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Evolutionary Algorithm – The Surprising and Incredibly Useful Alternative to Neural Networks

Overview

  • The evolutionary algorithm technique could significantly change the way we build deep learning models
  • It has been around for a number of years and the latest research has been done by researchers from the University of Toulouse
  • Their algorithm outperformed deep learning systems in Atari games, and did so in a far quicker time

 

Introduction

Neural networks have become the be all and end all of all machine learning models. No matter which research blog you read about, DeepMind, Google AI, Facebook’s FAIR, etc., most of the latest research has neural networks at the core of the system.

From facial recognition and object detection to beating humans in board and video games, neural networks have developed an aura and power of their own. The concept has been around for decades, but has gained massive popularity in recent years thanks to advanced in technology and hardware. These neural nets are essentially based on how our brain works.

But a new type of algorithm, called Evolutionary Algorithm, has been developed that could significantly change the way we build and design deep learning models. Instead of trying to map the neurons like in a human brain, this approach is based on evolution – the process that has shaped the human brain itself. This evolutionary algorithm has been used to beat deep learning powered machines in various Atari games.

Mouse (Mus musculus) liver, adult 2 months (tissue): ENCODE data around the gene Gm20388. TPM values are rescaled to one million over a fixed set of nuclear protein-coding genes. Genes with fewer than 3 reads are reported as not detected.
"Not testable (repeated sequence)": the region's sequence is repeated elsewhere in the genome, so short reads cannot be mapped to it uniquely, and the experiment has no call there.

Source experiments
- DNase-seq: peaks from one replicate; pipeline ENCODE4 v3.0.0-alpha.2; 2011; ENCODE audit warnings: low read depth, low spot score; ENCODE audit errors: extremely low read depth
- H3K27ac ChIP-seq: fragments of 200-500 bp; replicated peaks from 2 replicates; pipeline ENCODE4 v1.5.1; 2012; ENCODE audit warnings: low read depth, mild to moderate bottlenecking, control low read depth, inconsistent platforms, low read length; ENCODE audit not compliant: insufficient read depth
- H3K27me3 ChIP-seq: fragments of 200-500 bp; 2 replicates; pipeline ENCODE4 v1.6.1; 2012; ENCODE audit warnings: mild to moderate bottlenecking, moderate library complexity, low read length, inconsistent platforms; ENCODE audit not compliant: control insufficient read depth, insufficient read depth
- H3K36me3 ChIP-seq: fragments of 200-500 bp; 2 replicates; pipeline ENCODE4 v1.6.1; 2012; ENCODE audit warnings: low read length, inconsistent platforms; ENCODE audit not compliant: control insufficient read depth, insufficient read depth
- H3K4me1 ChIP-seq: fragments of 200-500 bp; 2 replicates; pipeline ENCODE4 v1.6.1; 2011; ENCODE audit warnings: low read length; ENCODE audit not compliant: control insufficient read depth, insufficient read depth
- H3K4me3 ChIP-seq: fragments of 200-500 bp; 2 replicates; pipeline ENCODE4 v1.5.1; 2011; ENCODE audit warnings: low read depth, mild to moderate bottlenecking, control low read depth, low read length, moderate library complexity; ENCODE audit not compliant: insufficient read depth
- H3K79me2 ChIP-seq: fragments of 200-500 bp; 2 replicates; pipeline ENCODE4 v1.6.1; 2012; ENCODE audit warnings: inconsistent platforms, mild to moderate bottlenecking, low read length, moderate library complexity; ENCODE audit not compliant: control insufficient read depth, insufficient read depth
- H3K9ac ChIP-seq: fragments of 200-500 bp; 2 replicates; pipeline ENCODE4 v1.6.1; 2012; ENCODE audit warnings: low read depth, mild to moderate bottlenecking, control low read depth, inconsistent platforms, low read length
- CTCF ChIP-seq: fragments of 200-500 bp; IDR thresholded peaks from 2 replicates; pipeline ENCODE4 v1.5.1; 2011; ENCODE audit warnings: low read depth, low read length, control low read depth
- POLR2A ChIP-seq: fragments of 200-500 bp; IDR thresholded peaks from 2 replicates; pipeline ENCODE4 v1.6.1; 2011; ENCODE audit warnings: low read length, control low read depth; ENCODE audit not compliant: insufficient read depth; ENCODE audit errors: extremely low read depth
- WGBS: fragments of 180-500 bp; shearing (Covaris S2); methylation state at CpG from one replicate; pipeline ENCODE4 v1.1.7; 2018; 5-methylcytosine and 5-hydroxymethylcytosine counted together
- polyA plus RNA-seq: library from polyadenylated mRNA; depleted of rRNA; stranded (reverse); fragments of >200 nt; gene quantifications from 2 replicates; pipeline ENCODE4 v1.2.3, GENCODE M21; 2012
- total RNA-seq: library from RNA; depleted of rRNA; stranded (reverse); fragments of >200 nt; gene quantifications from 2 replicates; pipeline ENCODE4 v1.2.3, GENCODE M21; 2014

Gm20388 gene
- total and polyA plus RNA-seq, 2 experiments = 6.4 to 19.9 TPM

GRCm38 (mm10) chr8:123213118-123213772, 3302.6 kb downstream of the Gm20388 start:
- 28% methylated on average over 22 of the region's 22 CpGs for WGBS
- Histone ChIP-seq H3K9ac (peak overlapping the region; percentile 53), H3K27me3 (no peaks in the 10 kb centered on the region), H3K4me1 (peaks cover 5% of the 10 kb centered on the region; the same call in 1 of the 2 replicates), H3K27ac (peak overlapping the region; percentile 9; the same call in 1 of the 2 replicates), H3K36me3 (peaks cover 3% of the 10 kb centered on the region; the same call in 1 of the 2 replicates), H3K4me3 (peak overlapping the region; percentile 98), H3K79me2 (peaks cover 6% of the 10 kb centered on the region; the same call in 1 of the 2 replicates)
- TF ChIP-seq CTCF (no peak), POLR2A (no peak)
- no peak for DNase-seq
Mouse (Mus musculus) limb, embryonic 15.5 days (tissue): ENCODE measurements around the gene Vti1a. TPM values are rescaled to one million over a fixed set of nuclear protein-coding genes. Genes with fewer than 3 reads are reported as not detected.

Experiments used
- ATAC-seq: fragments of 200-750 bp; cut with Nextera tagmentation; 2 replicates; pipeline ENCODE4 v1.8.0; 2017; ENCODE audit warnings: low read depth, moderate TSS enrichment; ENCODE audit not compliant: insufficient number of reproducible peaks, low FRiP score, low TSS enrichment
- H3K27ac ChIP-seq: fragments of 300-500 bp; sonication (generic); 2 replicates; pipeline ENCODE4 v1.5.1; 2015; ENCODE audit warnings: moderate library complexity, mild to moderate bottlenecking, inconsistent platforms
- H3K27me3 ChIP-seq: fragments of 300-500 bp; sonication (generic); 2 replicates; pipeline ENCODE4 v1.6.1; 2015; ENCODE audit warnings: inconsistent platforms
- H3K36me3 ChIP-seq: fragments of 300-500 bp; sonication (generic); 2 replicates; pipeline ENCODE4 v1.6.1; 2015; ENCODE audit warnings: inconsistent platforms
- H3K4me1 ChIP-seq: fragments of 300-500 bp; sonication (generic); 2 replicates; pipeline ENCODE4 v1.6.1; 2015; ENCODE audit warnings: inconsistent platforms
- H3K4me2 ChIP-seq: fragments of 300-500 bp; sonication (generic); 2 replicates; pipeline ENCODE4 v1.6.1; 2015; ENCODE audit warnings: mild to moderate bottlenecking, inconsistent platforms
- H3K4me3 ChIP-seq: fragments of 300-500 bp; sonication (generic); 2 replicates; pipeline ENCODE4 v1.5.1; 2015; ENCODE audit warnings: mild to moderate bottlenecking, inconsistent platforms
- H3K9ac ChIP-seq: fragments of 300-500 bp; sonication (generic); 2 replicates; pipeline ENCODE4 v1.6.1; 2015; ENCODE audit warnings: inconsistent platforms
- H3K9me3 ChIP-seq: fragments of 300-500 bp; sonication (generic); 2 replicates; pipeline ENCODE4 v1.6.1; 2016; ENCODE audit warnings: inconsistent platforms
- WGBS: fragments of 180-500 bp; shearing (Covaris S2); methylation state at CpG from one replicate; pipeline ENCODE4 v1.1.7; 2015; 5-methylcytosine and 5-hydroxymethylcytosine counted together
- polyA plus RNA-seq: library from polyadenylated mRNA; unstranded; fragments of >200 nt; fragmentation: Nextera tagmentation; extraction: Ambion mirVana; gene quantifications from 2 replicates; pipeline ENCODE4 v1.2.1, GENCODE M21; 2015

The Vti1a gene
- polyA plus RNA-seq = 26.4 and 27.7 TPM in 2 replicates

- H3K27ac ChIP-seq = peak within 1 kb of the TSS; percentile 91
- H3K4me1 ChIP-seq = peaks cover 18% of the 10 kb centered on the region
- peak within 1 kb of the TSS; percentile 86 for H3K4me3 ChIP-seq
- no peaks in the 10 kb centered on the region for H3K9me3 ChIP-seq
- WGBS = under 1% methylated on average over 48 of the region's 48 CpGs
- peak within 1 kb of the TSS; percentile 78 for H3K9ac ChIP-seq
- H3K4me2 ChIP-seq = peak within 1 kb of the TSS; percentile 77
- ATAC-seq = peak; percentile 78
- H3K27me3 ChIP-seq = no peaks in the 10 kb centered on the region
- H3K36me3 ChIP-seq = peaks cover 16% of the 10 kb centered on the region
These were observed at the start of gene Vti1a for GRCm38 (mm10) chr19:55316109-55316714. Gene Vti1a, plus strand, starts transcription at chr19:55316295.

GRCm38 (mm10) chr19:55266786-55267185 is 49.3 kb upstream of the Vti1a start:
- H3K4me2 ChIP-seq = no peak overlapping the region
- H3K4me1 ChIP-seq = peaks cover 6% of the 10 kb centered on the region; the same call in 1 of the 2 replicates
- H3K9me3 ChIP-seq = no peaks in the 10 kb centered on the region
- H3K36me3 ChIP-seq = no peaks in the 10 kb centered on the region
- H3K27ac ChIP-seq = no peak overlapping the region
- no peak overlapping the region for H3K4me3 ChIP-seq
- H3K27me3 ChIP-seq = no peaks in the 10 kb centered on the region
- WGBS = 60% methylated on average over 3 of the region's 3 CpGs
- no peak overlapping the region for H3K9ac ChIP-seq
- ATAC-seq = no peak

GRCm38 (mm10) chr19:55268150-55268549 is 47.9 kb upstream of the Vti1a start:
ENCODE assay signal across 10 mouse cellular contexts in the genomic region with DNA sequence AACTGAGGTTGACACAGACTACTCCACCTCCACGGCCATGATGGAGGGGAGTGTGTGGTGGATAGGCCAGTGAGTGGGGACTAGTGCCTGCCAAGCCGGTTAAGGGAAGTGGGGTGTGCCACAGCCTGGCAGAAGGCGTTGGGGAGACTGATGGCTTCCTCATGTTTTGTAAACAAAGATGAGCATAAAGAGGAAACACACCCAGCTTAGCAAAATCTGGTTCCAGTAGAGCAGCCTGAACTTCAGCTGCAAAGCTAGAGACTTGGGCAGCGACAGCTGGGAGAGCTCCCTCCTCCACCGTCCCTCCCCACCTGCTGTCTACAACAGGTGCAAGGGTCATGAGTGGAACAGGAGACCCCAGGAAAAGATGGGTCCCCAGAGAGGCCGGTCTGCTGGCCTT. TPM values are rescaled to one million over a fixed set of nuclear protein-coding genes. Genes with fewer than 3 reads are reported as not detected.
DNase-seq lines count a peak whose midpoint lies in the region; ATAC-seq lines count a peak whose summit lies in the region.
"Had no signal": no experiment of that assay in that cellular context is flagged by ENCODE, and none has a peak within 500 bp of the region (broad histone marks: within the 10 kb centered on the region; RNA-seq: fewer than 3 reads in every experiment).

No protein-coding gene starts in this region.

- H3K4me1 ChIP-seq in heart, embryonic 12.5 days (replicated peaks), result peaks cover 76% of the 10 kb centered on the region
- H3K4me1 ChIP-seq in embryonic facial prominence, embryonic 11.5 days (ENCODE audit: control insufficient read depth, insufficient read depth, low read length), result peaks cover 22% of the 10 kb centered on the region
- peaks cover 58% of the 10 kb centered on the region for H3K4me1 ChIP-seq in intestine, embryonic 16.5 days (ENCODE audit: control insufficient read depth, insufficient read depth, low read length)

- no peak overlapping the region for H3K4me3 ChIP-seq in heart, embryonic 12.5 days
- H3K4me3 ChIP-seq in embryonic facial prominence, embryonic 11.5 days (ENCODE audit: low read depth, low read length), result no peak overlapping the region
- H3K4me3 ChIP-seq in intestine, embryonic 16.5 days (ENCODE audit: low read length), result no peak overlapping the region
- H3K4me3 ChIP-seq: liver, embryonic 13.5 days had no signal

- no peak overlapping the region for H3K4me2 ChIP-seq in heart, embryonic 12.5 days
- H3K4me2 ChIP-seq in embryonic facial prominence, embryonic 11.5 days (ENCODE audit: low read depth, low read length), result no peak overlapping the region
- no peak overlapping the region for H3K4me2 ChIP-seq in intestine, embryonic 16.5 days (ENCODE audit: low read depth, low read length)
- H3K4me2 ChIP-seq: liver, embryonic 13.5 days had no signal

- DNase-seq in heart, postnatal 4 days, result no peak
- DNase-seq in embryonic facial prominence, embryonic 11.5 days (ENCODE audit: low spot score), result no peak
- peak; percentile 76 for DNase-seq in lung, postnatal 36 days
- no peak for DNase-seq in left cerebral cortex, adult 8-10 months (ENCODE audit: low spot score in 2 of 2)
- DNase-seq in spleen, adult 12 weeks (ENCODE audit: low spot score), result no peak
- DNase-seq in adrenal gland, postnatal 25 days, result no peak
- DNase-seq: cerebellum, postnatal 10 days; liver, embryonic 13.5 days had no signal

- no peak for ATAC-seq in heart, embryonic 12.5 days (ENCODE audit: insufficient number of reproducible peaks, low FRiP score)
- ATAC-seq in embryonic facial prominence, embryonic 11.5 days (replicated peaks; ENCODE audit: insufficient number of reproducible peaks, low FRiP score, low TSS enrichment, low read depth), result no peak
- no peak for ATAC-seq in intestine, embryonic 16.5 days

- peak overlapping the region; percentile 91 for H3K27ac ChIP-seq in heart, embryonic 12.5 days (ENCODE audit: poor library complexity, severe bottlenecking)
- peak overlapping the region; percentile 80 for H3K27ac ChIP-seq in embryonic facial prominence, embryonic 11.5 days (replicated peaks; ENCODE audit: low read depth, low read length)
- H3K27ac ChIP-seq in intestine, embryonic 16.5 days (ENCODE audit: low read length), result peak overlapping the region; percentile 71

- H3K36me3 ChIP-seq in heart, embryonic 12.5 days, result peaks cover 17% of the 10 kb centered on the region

How does it work?

The evolutionary algorithm approach begins with generating code at a completely random rate (tons of versions of code actually). These code pieces are then tested to check whether the intended goal has been achieved. As you can imagine, most of the code pieces are scrappy and make no sense because of their random nature.

But eventually some pieces of code are found that are better than the rest. These pieces are then used to reproduce a new generation of code (which is not identical to the original code because that would defeat the purpose). As new code is generated, it is continuously tested and this process keeps repeating until such a code is found that is better than anything else at solving the problem. Can you now understand how this relates to the evolution of the human brain?

The algorithm outperformed deep learning systems by a comfortable margin. The best part? It did so in a much quicker fashion than any deep learning system there!

Read more about this algorithm in MIT’s Technology Review article and also ensure you read the highly detailed research paper. This paper was published by Dennis Wilson and his colleague at the University of Toulouse.

 

Our take on this

This evolutionary approach has been around for a while but due to the advancements in deep learning, it has taken a back seat. This research has already brought some attention to it. Apart from taking less training time, the code is fairly easy to interpret because the evolved approach means smaller code blocks. And interpretability is a MAJOR issue these days.

Are data scientists working on deep learning missing out on this technique? This research certainly puts the evolutionary algorithm right in the middle of the debate. It’s definitely worth checking out.

 

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2 Comments